Plants, Fungi, and Animals in our Natural Areas
We work hard to understand the complex network of plant and animal species that call our natural areas home. You can find more information on different groups below.
Plants and Fungi
We have documented hundreds of plant and fungi species in our natural areas: lists are available upon request.
Of the more than 250 bird species on this Garden-wide list, most are best observed in our natural areas, where the diversity of native plant species we manage provide the habitat they require.
We have also documented a number of animal species in McDonald Woods, including 20 mammal species, and a wide range of insects and arachnids. This includes:
- Ants (10 species)
- Soil mites and Springtails: These micro-organisms are very important components of the nutrient cycling process within all natural communities. They live in the soil and leaf litter environment and are an under-studied group of extraordinarily diverse life forms.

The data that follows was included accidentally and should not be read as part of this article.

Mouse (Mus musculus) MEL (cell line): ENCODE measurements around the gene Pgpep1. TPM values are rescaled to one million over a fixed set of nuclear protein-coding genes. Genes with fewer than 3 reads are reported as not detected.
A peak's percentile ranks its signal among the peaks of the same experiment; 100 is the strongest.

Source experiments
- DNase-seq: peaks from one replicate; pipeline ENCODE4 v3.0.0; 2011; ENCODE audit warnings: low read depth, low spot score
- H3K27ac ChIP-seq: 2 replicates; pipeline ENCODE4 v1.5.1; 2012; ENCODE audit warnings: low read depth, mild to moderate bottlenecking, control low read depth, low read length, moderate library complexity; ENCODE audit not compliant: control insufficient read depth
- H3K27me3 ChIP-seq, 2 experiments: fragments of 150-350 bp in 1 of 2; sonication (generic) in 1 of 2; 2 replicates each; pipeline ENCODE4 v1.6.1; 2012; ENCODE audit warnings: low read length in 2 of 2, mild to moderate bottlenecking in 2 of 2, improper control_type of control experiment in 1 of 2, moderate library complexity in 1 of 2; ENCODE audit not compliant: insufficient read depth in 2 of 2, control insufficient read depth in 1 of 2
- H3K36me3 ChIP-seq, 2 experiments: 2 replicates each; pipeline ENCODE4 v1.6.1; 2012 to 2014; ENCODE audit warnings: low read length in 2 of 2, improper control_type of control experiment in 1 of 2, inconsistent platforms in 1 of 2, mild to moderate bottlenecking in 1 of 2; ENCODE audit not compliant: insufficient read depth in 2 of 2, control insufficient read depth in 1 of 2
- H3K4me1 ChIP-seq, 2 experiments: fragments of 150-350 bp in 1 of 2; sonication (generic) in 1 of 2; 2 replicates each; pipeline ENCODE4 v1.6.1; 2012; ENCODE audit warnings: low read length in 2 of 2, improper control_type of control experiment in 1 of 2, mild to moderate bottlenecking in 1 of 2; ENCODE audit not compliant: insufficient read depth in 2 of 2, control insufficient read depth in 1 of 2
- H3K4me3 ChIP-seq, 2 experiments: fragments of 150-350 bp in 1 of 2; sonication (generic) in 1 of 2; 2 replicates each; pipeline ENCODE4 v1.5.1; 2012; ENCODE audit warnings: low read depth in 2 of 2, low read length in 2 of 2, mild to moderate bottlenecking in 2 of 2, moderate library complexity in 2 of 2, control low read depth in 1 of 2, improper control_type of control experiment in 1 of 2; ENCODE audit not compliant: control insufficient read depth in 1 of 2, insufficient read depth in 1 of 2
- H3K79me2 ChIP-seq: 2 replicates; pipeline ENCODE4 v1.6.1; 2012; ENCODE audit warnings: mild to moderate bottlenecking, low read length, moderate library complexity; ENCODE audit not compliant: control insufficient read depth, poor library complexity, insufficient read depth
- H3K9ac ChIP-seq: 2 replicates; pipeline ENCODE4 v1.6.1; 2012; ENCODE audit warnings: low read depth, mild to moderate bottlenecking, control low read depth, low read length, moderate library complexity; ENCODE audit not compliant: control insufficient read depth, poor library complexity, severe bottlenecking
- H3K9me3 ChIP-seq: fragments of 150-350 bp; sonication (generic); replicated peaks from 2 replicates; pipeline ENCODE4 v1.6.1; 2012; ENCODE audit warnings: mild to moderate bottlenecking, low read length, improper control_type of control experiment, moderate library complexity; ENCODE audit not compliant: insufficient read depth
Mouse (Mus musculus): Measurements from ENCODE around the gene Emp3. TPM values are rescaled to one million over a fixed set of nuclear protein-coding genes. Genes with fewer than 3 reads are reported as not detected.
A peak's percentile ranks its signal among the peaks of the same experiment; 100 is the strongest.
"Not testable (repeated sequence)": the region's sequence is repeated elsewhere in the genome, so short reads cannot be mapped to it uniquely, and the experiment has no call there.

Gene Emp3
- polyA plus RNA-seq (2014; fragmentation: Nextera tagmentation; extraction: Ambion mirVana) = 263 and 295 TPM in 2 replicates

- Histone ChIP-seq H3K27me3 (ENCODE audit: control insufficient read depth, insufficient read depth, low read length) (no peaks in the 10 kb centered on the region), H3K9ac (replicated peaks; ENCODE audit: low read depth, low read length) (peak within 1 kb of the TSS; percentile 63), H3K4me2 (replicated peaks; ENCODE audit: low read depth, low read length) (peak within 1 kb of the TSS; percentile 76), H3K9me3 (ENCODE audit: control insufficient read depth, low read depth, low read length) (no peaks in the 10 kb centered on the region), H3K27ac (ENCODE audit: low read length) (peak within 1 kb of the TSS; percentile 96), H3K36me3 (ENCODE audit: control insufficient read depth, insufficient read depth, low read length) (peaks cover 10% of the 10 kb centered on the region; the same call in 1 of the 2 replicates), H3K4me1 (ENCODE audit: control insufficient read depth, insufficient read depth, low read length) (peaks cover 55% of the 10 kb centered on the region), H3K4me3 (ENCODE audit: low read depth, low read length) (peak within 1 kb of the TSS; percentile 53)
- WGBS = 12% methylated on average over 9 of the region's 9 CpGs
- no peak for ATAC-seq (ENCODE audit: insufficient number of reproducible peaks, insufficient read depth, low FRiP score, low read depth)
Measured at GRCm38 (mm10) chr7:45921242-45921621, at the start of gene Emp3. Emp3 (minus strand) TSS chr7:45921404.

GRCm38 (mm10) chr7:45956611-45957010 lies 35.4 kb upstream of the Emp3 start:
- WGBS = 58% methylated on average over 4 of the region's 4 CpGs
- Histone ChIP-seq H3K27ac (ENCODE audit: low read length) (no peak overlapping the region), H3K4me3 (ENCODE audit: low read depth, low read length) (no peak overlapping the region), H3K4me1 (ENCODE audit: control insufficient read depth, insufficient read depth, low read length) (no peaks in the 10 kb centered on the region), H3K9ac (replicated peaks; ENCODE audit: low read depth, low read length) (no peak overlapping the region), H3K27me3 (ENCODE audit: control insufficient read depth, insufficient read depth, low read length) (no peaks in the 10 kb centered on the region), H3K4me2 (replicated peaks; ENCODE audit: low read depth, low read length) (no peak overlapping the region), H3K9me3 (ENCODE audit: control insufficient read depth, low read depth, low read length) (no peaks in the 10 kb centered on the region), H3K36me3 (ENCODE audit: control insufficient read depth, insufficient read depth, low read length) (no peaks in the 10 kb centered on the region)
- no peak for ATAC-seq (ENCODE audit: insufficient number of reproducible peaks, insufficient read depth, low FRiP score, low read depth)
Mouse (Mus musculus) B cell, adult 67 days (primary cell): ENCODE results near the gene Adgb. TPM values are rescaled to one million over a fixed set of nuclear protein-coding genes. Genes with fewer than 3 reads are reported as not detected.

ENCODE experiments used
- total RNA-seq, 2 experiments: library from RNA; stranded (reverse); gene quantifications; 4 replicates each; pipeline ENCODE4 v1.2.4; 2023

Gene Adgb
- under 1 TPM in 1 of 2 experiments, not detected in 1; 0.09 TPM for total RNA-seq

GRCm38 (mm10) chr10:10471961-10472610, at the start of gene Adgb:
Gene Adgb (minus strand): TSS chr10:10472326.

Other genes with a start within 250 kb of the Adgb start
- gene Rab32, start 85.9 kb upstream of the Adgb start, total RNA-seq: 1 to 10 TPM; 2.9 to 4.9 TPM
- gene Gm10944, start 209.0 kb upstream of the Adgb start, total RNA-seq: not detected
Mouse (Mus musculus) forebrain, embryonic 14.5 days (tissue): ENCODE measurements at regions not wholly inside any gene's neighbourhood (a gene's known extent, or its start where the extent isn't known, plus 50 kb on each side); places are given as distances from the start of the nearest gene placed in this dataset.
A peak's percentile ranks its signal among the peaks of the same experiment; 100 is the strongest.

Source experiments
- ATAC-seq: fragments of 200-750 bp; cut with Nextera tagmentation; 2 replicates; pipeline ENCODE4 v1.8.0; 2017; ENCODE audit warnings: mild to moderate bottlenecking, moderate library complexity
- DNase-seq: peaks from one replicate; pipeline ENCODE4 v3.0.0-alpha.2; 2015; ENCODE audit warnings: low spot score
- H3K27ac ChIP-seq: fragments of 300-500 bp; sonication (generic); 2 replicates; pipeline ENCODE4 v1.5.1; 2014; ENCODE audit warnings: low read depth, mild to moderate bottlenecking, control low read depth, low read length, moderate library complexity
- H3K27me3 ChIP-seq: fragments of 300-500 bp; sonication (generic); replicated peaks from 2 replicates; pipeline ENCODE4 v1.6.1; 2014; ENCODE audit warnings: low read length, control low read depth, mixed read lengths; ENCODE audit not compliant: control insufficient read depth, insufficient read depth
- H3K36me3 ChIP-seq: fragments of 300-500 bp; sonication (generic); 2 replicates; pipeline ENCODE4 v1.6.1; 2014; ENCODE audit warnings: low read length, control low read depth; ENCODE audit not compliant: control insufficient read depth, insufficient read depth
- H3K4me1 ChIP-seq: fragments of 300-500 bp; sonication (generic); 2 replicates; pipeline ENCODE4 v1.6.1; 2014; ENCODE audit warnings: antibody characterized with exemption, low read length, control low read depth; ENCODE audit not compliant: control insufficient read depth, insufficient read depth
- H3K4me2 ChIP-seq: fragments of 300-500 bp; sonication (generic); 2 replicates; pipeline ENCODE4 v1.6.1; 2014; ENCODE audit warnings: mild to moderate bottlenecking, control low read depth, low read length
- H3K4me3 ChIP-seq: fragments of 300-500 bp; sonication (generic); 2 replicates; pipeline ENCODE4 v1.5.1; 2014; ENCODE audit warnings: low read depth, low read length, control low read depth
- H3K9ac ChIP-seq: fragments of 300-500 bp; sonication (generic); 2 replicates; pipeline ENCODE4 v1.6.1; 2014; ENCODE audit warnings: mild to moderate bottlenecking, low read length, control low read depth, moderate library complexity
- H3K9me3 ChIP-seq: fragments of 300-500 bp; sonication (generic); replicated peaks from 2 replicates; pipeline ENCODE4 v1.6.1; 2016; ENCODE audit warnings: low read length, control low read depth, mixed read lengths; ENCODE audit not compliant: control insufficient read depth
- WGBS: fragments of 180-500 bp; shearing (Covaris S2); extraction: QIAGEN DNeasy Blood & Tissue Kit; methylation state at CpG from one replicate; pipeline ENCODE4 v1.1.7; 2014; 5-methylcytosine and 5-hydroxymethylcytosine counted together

- Ground-dwelling spiders (55 species)
- Butterflies (30 species)
- Moths (more than 600)
If you don't see what you're looking for or have questions about information available, please email Joan O'Shaughnessy for data related to Dixon Prairie and the Skokie River Corridor, Matt Evans for data related to McDonald Woods, Plant Conservation Science Center Woods, and Lake Cook Natural Area, Jim Jabcon for data related to Barbara Brown Nature Reserve, or Peter Nagle for data related to the Lakes and Shorelines.